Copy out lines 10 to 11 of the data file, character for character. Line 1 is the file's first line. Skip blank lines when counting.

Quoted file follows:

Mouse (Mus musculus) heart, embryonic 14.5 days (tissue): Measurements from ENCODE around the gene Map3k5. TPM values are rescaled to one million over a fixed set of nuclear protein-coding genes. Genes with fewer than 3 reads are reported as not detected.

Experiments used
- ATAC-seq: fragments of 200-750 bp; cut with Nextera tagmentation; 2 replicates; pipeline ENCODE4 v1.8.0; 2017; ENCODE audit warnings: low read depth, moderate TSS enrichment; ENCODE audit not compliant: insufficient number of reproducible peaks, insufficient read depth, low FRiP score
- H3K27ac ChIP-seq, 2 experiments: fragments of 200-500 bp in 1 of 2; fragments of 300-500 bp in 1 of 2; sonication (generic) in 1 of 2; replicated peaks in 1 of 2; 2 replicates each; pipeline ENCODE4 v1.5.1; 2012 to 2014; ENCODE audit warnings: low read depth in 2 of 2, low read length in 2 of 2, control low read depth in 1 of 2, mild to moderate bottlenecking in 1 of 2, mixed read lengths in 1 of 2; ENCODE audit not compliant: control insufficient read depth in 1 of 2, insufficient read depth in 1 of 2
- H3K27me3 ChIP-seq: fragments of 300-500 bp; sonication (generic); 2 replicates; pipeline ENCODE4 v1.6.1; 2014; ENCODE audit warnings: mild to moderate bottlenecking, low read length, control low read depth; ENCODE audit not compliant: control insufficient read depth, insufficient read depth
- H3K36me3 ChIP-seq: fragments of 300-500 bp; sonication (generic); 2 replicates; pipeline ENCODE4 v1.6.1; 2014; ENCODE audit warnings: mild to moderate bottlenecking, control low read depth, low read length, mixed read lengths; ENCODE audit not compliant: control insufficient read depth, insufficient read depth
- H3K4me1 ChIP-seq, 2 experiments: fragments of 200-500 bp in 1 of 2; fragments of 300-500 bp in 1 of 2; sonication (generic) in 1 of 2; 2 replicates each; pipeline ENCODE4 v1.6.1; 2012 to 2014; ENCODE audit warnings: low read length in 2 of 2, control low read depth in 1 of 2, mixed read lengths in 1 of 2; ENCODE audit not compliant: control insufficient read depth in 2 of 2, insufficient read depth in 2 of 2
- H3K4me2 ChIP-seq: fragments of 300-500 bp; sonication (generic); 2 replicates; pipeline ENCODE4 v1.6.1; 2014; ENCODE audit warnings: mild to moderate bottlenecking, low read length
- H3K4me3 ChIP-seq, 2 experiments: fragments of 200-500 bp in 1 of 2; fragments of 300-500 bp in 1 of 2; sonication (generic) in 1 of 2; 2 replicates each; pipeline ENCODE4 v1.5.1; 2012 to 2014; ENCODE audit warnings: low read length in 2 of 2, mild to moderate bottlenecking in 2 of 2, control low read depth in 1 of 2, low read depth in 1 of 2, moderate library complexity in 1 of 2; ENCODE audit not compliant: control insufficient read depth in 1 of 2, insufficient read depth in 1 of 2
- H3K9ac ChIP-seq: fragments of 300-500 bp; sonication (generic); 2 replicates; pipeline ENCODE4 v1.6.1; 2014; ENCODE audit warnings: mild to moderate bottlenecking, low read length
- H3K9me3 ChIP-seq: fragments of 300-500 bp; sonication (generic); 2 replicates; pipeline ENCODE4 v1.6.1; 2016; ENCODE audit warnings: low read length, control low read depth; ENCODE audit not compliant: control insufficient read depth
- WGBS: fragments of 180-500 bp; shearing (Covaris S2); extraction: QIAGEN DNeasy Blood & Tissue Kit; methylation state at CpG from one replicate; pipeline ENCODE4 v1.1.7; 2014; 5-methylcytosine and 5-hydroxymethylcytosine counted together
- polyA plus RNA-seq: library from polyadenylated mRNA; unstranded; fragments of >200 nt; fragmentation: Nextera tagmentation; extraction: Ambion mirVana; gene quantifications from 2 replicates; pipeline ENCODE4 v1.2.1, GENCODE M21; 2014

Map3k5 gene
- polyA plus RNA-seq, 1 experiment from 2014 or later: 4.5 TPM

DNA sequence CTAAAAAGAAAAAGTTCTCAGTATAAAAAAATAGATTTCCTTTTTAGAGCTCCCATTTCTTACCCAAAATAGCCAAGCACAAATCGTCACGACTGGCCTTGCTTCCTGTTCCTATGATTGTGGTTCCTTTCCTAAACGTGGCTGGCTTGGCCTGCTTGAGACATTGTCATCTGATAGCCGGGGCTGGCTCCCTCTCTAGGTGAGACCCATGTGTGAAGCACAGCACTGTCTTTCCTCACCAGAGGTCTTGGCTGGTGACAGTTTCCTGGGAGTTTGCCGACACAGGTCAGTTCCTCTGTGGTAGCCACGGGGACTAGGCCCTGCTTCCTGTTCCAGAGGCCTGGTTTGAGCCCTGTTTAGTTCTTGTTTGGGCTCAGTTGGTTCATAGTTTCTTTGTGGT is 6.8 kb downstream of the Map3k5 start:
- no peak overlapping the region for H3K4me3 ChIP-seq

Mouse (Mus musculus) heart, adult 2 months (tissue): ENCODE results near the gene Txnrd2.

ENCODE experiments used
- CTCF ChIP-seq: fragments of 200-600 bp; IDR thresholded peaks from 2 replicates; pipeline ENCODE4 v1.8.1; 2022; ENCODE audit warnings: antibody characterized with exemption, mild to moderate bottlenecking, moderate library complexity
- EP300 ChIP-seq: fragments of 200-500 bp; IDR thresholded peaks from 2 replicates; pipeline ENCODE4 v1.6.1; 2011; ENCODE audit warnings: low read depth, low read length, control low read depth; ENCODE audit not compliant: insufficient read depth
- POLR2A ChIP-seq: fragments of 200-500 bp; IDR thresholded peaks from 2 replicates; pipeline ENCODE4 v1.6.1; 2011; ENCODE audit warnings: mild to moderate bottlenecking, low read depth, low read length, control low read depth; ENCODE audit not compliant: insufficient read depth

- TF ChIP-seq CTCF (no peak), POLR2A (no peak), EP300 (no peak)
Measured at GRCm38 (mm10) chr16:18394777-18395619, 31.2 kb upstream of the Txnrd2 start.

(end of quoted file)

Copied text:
- H3K9ac ChIP-seq: fragments of 300-500 bp; sonication (generic); 2 replicates; pipeline ENCODE4 v1.6.1; 2014; ENCODE audit warnings: mild to moderate bottlenecking, low read length
- H3K9me3 ChIP-seq: fragments of 300-500 bp; sonication (generic); 2 replicates; pipeline ENCODE4 v1.6.1; 2016; ENCODE audit warnings: low read length, control low read depth; ENCODE audit not compliant: control insufficient read depth